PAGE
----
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“We Are Going To Do Away With These Boys …”
The black laborers on John Williams’ plantation never seemed to leave or complain. It took some digging to find out why
April 1972 | Volume 23, Issue 3
The killings began within a week of the agents’ call. Ironically, the first to die bore the name of Johnny Williams. Manning and John S. Williams went to the pasture where this peon was working, and the planter ordered Manning to kill him with an axe. The doomed man “kept backing around,” Manning related, and “I didn’t want to hit him, he was beggin’ and going on, and I didn’t want to kill him.” But when Williams himself demanded the axe, Manning was afraid to hand it over, so he swung at the peon, “hit him one lick on the back of the head, sort of side of the head with the back of the ax, and then weduga hole there.” Three other men, “Big John,” Johnnie Green, and Willie Givens, were also murdered with an axe. For six others, death came by water. Manning remembered vividly how it came to Lindscy Peterson, Will Preston, and Harry Price. On February 26 Williams told these three stockade laborers on his sons’ farms that he would take them to the train that night. After supper he loaded them in a car along with Manning and Charlie Chisholm, a peon whose bond had been paid three or four years earlier. After driving a few miles, they stopped the car, and Manning and Chisholm bound the other three blacks with trace chains and hung hundred-pound sacks filled with rocks around their necks. The three submitted, possibly in ignorance of what was coming. “Lindsey Peterson and Will Preston, they didn’t think we were going to do anything to them, until we got to the river.” But when they were hoisted to the railing of a bridge where they were next taken, “they were scuffling and trying to keep back, to keep from going over, and he told us to push them over … and we throwed them over.” Williams now drove several miles to another bridge, over the South River, and it was Price’s turn. He begged Manning: “Don’t throw me over, I will get over.” Then he “crawled up on the bannister, set up on the bannister, he set there just a little while, and he says ‘Don’t throw me.’ He says, ‘Lord, have mercy’ and went right on over.”
Two other peons known only as Little Bit and Red were tossed, bound and weighted, into the Alcovy River. And so was Charlie Chisholm, only a week after he helped to drown three of his fellow victims. Two blacks, Artis Freeman and Fred Favors, were apparently dealt with by Williams alone. He drove Freeman away and returned without him, while Favors, after being spoken to by Williams, left for Huland Williams’ farm and was never seen by Manning again. Finally, Williams shot Fletcher Smith with a shotgun, and Manning assisted in burying him. That brought the total of certain dead to eleven. “After we got him covered up we plowed over him again.” Williams now made a final threat: “Clyde, I don’t want to hear nothing from this. There is nobody knows about this but just me and you. If I ever hear it come out I will know where it come from.” Manning assured him: “I ain’t going to say nothing about it to nobody.”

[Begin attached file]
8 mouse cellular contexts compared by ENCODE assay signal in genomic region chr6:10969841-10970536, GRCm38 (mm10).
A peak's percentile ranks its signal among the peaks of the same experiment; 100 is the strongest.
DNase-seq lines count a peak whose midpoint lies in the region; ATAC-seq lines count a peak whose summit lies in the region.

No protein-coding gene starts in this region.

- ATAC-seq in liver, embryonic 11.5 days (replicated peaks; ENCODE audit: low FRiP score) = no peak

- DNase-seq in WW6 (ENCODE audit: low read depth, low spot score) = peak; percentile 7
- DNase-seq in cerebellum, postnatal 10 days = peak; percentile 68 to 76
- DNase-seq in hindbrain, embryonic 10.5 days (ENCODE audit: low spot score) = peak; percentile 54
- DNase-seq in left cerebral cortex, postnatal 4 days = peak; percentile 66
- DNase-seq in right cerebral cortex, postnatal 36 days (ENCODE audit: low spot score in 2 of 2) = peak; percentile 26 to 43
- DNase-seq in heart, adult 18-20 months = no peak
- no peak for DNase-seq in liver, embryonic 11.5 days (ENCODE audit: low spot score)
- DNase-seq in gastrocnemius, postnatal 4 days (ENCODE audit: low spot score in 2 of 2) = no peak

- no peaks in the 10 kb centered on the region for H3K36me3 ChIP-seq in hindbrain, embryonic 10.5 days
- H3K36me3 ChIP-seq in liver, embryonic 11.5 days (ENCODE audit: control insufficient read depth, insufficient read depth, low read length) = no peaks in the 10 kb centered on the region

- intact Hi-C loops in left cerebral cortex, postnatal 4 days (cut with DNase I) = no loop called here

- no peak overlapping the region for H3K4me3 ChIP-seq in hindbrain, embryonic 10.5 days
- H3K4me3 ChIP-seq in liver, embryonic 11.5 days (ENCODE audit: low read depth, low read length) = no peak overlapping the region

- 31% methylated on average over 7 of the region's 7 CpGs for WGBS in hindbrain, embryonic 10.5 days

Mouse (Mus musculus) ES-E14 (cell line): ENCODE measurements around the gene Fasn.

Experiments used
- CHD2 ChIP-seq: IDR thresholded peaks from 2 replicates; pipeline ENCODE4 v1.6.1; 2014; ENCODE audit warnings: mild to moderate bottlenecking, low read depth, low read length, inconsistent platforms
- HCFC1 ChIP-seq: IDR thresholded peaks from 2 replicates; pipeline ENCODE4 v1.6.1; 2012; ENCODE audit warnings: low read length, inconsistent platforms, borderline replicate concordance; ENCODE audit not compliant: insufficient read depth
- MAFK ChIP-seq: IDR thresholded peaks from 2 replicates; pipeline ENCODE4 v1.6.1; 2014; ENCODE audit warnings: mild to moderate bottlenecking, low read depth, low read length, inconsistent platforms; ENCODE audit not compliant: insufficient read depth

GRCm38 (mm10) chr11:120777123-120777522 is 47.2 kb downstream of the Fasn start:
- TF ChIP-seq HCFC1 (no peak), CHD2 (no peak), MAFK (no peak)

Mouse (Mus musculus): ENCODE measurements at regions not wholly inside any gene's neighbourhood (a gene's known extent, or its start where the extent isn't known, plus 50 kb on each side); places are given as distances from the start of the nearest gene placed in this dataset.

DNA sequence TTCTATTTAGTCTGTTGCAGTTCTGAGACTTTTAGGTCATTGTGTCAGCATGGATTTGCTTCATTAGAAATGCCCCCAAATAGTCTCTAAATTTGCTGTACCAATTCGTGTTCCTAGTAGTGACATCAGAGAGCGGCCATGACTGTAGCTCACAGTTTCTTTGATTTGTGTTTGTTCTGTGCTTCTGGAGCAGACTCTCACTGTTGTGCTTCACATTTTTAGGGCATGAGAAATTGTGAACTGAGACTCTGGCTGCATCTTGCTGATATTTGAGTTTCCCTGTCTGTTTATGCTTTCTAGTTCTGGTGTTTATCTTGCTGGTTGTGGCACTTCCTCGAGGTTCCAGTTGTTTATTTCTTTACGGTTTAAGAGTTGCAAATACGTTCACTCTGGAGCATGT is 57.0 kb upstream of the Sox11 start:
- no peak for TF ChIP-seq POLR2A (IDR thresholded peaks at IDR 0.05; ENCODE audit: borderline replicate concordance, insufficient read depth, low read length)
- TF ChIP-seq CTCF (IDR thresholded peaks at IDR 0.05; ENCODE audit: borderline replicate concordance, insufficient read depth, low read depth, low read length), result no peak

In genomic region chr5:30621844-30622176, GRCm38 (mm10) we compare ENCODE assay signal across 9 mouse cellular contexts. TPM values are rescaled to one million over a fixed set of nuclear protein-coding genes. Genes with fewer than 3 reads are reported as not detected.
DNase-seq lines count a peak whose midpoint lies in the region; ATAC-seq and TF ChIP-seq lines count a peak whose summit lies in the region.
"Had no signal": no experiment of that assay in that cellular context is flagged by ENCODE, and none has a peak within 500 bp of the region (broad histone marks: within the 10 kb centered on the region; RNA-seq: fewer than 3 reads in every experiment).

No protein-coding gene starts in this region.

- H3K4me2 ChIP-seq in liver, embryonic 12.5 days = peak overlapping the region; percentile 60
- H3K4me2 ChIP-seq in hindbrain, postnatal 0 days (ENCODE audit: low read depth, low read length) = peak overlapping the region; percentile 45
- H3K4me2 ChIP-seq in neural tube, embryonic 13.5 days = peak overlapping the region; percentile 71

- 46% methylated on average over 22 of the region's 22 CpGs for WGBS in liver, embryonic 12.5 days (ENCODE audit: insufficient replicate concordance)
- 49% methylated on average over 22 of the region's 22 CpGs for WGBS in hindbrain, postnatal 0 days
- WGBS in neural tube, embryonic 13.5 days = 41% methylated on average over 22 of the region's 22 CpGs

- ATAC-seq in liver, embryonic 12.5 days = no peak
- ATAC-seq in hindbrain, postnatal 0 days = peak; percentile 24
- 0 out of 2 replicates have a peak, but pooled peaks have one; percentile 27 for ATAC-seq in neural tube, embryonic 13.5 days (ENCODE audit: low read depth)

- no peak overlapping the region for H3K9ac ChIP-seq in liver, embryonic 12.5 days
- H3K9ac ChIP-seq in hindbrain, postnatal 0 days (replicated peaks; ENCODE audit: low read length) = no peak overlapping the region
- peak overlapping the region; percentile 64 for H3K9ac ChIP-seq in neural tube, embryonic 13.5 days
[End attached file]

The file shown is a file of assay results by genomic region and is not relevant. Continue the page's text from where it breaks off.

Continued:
But under the pressure of arrest and interrogation, Clyde Manning confessed. Sheriff B. L.Johnson, of Newton County, thereupon promised that he would get the full story of the murders and would not sidestep his responsibility. Though he was the one who led the investigation, he took occasion, on March 26, to praise Sheriff W. F. Persons, of Jasper County, of whom he said there was not “a man in Jasper or Newton county more determined than he is to bring the whole truth to the surface.” Sheriff Persons needed publicrelations help, for he was a cousin of John S. Williams. Moreover, he himself had only recently received one of the rare indictments in Georgia for holding workers in bondage.
Two days after Manning disclosed the location of the remaining bodies, rumors spread throughout the area that the blacks of Jasper County were gathering along the river bank, There were reports of black insurrection. Suddenly, the roads were clogged with automobiles bearing armed white men, racing toward the river. There, they discovered the blacks holding a prayer meeting, and sheepishly returned home. Later, looking into the murders, the grand jury learned that anonymous letters had been sent to white planters in the area warning them of “black vengeance.” Further probing revealed that the notes actually had been sent by three of Williams’ sons. The jury concluded that the Williams menfolk had sought to bring about a race war in order to shift attention from their father and create a climate of opinion that would discredit Clyde Manning’s testimony. Such was also the view of James Weldon Johnson, executive secretary of the National Association for the Advancement of Colored People, who editorialized in the Negro newspaper, the New York Age , that in the entire history of peonage the Williams affair was “the most flagrant and savage case.”
The general reaction of disgust at the grotesqueness of the crimes was not restricted to northern whites and blacks but was also felt among many Southerners. Georgia’s Governor Hugh M. Dorsey, for example, deplored the killings, and a white Georgia church organization declared that “Christ … is using the murder of the eleven negroes … to wake Georgia to the need for justice to the negro.” Even rural Georgia whites, who were usually reluctant to admit the existence of sin in their midst, were shocked. It was the brutal nature of the drownings, the publicity,the vivid confession of Manning, and the apparent lack of provocation such as an assault by the victims on white people (“There wasn’t even a remote phase of the ‘usual crime’ involved,” one southern newspaper admitted) that led to Williams’ murder indictment.